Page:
Microsoft's DCOM is the key technology for enterprise development for the Windows platform. Written for the working Visual Basic developer or project manager, Programming Distributed Applications with COM and Microsoft Visual Basic 6.0 introduces the basics of DCOM objects in a clear style. All examples are written in Visual Basic, and the reader learns about new Microsoft BackOffice technologies such as Microsoft Transaction Server (MTS) (for transaction processing) and Microsoft Message Queue Server (MSMQ) (for message queuing). If your shop uses Microsoft tools, Visual Basic 6 stands ready to write today's scalable distributed applications using DCOM. This well-organized text shows you how DCOM works and what advantages it offers for today's enterprise developer using Visual Basic 6. --Richard Dragan
In order to create scalable, distributed objects with Visual Basic, a programmer must understand the underlying architecture and complexities of Microsoft's Component Object Model (COM)-information that until now has been primarily available in resources aimed at the C++ programmer. PROGRAMMING DISTRIBUTED APPLICATIONS WITH COM AND MICROSOFT VISUAL BASIC 6.0 teaches COM fundamentals in language Visual Basic programmers understand, and explains how to exploit the significant COM-based capabilities in Visual Basic 6.0. Businesses that can leverage existing VB proficiency to develop business objects in the middle tier can realize tremendous gains in their enterprise development strategy.
I believe that COM is the most important thing that a Windows programmer can learn. Whether you're creating a desktop application that relies on ActiveX controls or an MTS application that runs business objects in an N-tier architecture, COM ties it all together. Whatever programming language or languages you're using, understanding COM is a prerequisite. However, learning about COM isn't easy. Just ask anybody who's taken the time to really get up to speed.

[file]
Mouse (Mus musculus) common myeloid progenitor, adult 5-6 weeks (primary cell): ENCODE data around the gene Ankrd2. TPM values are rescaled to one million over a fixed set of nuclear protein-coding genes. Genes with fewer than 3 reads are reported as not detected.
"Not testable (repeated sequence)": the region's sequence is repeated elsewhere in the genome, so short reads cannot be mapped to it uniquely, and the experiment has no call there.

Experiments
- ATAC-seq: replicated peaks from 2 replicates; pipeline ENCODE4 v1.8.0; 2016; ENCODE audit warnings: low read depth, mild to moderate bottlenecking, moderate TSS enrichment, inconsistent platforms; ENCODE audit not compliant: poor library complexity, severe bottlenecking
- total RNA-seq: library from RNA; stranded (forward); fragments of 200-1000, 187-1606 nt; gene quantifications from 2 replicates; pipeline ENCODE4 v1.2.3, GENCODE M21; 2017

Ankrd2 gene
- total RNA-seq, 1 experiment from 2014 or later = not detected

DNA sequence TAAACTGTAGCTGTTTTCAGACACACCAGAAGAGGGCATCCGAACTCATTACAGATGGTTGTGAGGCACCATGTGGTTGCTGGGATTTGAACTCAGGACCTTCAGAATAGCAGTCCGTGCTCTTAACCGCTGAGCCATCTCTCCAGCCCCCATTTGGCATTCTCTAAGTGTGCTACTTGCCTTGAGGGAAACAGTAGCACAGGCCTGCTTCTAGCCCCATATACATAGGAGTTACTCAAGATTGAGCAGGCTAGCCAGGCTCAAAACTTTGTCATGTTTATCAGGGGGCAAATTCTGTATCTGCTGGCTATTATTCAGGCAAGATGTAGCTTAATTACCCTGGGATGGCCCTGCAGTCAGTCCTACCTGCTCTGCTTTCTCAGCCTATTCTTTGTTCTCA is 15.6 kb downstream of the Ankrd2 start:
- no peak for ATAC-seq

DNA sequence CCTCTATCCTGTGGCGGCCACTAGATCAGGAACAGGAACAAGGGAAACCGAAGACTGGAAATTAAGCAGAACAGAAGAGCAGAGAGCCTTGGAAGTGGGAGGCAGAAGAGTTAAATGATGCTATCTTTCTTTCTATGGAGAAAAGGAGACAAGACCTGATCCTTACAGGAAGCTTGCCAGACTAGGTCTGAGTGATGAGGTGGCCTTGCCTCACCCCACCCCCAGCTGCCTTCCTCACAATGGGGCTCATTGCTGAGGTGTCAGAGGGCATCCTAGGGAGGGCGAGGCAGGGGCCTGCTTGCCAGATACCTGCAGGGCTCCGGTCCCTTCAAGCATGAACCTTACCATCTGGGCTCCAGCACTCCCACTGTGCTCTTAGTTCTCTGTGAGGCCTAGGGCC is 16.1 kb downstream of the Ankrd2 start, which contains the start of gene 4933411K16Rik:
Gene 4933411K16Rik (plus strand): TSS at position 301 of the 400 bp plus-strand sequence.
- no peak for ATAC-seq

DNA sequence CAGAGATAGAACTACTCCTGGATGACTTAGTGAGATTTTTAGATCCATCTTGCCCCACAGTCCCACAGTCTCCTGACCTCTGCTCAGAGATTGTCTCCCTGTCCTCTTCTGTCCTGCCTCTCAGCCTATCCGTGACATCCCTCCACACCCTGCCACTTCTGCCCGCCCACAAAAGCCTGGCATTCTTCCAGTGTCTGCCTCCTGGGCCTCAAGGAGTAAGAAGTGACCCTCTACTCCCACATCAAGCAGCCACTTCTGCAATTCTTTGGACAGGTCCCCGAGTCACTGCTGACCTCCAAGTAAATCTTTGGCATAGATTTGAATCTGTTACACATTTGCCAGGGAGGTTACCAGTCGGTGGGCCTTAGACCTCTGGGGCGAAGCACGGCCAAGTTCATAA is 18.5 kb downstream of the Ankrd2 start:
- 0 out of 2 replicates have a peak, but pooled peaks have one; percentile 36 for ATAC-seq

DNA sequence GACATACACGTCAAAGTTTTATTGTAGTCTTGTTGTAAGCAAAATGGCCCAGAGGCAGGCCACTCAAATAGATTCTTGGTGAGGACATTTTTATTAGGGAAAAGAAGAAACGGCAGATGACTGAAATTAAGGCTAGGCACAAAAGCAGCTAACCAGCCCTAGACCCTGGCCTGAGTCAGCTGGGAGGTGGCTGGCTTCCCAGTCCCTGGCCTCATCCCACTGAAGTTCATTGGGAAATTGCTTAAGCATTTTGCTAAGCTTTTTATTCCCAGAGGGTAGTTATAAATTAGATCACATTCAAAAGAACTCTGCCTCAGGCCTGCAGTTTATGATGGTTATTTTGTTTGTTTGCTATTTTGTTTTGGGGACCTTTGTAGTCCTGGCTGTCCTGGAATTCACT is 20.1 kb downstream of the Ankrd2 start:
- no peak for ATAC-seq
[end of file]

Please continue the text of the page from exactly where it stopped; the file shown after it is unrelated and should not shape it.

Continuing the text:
The creators of COM claim that they made it as simple as possible and no simpler. For a programmer with an IQ of 184 and a ponytail who spends 14 hours a day writing software, COM might seem simple. To the rest of us, COM looks like several challenging high-level concepts and thousands of grungy details. People who learned COM using C++ in the early days speak of the six months of fog they walked through in search of the light. Visual Basic has whittled down the required details from thousands to merely hundreds, but as you read through this book, you'll find that every time you peel back another layer, another daunting level of complexity appears.
The early days of COM are now fondly remembered as the days of pain and suffering. The brave developers who became productive in COM between 1993 and 1995 had to hack their way to productivity by studying the few available resources. Only the most hardcore C++ programmers became COM-literate by reading and rereading the COM Specification and Kraig Brockschmidt's Inside OLE. Today several development tools and frameworks enable you to benefit from COM without having to ride the intense learning curve that was required only a few years ago.
A thriving community of C++ programmers now eats, breathes, and sleeps the ways of COM. Some C++ programmers write COM code by hand, while others use a productivity framework such as the Active Template Library. You can find excellent books such as Essential COM by Don Box, and Inside COM by Dale Rogerson, which explain the critical aspects of COM that you need to understand to be productive.